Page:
Former Sun staffer Jerry Linville remembered for kindness, talent

Published 12:58 pm Saturday, October 21, 2017

An obituary seldom serves as more than a postscripted resume, a timeline of achievements we’ve logged between birth and death. The final line of Jerry Linville’s obituary, however, serves as a succinct summary of the quality of his character.

“Jerry was a good and kind man.”

Penned by his sister, Kathleen Linville, the epitaph was as to the point as the man himself.

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“I added that because he really was a very good man and a very kind man,” Kathleen said of her sibling. “He was so good to me. He did everything for me after our parents died.”

Jerry Linville died Monday at Clark Regional Medical Center. He was 80.

Funeral services and his burial at Winchester Cemetery were Friday.

He never married and shared the family’s downtown home with his sister. Their father, Orville Linville, died while Jerry was in high school.

Jerry felt a sense of duty to provide for his family and went to work, Kathleen said, and took a job at The Winchester Sun. It was the only place he would work during his nearly 50-year career.

A hobby from his youth helped set the course of his professional life. He learned photography, oddly enough, in his backyard in a chicken coop.

“Years ago, everyone had chickens,” Kathleen said. “Jerry wasn’t very old, but he would go out and take pictures.”

Later, Jerry would repurpose the coop.

“He would close the windows and door and started developing film,” Kathleen said. “He turned it into a darkroom, and he became pretty good at it. Several of his pictures got published in the paper.”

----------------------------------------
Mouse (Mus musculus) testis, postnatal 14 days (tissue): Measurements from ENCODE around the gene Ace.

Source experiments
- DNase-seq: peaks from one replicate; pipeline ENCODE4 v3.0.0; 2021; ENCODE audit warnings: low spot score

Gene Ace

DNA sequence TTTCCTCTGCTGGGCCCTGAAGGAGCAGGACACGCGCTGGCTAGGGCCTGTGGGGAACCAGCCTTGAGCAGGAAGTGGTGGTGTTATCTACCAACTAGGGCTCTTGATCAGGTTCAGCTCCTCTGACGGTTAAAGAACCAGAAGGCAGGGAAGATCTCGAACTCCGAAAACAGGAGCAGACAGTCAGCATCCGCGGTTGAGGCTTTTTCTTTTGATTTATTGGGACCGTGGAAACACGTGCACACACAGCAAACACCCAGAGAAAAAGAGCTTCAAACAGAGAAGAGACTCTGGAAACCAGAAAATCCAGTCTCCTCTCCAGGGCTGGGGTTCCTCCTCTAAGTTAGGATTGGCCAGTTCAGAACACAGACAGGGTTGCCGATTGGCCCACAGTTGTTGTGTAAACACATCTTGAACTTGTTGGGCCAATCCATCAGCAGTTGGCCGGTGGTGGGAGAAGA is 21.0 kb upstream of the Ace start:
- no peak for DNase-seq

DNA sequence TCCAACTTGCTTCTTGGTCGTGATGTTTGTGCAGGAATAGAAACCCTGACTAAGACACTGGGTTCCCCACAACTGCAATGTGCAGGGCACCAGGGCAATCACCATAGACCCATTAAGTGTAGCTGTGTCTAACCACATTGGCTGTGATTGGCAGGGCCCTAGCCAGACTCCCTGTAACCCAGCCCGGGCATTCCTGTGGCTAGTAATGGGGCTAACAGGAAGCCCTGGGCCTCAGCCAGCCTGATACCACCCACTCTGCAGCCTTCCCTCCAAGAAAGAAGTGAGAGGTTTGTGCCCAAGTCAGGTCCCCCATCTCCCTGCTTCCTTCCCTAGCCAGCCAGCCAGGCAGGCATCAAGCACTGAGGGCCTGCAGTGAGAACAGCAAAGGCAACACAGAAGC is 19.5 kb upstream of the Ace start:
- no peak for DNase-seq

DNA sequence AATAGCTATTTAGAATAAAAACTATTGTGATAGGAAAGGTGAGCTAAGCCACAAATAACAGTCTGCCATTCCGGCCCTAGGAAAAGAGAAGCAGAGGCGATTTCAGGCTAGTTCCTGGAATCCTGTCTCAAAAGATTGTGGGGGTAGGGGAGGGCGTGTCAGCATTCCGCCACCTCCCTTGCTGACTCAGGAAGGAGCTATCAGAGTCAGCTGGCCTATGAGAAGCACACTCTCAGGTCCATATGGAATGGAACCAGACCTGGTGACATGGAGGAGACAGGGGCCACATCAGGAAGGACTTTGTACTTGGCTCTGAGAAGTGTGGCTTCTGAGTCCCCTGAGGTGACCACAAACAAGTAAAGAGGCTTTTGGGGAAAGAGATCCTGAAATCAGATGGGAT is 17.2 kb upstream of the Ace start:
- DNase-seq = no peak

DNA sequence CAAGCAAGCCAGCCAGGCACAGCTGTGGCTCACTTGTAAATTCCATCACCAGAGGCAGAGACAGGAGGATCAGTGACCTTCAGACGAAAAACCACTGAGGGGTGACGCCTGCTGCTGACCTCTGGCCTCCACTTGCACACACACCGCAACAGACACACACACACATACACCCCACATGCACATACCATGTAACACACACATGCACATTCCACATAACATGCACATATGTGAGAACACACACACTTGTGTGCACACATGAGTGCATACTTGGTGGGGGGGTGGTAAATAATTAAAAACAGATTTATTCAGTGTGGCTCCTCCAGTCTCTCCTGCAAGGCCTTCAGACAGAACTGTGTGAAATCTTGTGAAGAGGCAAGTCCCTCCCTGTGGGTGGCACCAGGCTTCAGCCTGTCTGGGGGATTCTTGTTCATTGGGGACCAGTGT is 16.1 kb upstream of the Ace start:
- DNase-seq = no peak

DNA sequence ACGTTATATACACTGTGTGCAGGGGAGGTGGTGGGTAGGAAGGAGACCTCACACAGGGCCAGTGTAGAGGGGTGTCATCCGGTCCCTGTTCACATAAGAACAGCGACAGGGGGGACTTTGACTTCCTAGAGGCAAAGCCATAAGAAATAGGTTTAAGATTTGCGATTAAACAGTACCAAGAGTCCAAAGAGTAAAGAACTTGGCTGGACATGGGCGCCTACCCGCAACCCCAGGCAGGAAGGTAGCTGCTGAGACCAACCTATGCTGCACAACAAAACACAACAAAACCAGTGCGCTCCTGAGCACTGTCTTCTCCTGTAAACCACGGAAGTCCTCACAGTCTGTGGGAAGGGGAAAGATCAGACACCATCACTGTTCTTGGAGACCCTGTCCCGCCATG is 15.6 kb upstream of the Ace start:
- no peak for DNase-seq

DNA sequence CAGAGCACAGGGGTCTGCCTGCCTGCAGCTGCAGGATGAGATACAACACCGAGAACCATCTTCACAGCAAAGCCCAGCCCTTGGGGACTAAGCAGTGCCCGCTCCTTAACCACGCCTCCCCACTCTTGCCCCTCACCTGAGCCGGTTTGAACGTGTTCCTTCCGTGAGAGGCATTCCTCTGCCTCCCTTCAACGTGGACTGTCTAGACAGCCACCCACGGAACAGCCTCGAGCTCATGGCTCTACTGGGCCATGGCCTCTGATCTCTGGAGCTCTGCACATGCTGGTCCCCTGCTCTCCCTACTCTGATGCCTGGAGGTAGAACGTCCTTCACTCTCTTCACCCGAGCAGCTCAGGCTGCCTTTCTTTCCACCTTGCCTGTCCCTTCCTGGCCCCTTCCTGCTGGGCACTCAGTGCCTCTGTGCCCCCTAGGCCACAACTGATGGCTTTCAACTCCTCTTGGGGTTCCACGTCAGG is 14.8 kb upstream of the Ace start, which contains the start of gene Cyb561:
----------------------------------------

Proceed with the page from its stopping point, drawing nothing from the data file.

His first job at the Sun was far from photography. He oversaw the crew of paperboys, handing out pre-counted bundles of papers to them from basement windows on the side of the Sun’s building.

As they waited on the presses, the young carriers would carve their names into the bricks fronting Cleveland Avenue. Jerry also added his name to the etched roster.

“Jerry was a great guy,” retired Sun publisher Betty Berryman said. “You could always depend on him. If he had a headache or a back ache, he came to work. He was an ideal employee.”

Bob Martin, who was a circulation manager before becoming the Sun’s production manager, also praised Jerry.

“He was always on deadline,” Martin said. “He was always a man of his word. I don’t think he ever missed a day of work. He was a person that would take time to teach anyone the newspaper business. He always had time for others. He was a great man, and a great friend.”